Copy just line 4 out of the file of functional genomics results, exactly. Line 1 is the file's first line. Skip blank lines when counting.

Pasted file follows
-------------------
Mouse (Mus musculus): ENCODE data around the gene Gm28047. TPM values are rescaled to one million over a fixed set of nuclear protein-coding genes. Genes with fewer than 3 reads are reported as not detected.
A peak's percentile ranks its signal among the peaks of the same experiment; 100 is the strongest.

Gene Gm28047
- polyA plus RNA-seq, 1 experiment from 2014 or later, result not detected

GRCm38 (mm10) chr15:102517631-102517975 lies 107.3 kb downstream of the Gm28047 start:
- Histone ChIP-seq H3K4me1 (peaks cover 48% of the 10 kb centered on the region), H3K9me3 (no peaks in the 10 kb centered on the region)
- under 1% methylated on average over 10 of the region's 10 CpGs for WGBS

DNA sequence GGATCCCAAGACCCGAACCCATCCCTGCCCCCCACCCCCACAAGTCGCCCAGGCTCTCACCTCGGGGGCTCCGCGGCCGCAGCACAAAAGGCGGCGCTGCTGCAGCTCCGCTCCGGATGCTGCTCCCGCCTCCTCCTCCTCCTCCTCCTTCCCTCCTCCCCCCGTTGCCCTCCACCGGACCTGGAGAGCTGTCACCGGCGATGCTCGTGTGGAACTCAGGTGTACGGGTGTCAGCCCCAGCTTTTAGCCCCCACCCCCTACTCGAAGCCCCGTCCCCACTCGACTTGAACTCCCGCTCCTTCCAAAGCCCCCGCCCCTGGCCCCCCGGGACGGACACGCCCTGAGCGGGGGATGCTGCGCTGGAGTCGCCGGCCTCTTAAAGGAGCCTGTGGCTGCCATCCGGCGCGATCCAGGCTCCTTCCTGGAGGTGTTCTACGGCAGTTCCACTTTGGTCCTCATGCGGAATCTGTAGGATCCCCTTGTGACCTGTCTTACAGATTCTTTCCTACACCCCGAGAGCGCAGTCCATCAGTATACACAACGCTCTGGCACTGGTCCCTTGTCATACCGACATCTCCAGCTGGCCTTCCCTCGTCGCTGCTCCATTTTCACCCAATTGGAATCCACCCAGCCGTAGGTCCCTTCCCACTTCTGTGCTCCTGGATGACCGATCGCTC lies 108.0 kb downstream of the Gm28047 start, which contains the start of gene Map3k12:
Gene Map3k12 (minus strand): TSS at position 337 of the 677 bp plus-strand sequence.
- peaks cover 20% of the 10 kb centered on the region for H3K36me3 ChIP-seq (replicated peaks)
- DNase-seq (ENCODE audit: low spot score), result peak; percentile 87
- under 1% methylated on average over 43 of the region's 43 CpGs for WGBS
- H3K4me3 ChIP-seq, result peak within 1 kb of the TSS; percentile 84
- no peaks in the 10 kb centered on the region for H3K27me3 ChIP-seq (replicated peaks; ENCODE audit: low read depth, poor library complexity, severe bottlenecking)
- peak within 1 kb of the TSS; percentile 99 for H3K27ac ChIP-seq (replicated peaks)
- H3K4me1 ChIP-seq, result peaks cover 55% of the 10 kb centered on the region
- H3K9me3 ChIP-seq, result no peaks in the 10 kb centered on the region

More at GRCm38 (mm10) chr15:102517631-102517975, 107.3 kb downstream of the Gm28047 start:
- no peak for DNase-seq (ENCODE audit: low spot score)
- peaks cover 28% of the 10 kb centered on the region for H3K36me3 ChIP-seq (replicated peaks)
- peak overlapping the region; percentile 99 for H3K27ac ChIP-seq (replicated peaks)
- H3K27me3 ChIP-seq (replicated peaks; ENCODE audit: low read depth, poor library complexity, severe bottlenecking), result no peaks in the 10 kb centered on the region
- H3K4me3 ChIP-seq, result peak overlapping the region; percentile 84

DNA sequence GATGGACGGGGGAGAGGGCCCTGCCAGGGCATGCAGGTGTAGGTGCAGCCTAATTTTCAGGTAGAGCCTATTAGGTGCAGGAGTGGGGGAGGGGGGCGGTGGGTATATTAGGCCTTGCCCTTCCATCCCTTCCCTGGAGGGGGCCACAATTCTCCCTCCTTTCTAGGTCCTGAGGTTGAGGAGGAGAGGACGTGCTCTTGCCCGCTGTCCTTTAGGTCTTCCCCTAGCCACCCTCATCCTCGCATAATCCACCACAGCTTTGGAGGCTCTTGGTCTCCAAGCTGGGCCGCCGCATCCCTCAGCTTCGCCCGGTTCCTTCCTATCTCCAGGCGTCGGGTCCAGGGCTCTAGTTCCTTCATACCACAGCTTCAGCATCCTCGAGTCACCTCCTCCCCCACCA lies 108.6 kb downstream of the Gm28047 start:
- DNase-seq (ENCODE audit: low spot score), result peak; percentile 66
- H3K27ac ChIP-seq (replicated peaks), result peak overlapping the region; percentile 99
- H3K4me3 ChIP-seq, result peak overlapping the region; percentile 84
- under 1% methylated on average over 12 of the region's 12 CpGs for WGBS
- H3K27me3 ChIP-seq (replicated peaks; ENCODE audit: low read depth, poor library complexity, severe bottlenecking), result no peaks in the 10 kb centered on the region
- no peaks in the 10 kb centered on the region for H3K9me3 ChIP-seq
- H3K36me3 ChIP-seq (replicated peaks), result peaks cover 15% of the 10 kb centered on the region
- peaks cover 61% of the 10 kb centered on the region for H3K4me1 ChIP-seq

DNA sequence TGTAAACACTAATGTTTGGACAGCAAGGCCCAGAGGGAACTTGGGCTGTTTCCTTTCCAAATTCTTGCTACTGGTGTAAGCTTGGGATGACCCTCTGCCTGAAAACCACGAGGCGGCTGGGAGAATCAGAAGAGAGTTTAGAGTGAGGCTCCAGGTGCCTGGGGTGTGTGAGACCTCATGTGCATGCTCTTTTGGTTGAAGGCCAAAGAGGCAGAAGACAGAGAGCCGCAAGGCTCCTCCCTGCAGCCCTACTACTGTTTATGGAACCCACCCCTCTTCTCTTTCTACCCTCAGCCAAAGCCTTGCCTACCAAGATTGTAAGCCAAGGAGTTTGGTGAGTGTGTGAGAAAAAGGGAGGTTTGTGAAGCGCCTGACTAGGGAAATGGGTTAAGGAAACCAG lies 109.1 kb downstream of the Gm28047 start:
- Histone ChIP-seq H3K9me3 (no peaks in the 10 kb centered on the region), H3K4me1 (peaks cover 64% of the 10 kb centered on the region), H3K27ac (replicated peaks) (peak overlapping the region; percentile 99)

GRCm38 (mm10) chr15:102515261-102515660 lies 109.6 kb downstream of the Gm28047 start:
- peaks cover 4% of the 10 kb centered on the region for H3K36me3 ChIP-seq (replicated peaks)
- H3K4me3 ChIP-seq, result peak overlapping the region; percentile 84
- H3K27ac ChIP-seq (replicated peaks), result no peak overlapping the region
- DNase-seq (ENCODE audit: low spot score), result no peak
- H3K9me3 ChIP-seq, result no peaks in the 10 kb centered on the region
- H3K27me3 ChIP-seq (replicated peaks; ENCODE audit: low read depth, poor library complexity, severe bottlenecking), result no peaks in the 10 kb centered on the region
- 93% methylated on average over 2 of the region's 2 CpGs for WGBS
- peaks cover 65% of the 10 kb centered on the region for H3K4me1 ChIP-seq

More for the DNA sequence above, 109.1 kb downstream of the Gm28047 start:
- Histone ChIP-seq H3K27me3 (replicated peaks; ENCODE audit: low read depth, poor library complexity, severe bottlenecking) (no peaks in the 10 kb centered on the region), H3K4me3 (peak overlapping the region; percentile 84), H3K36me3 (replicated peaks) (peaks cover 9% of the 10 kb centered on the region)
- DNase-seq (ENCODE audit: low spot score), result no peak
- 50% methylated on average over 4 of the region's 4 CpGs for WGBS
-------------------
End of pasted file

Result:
- polyA plus RNA-seq, 1 experiment from 2014 or later, result not detected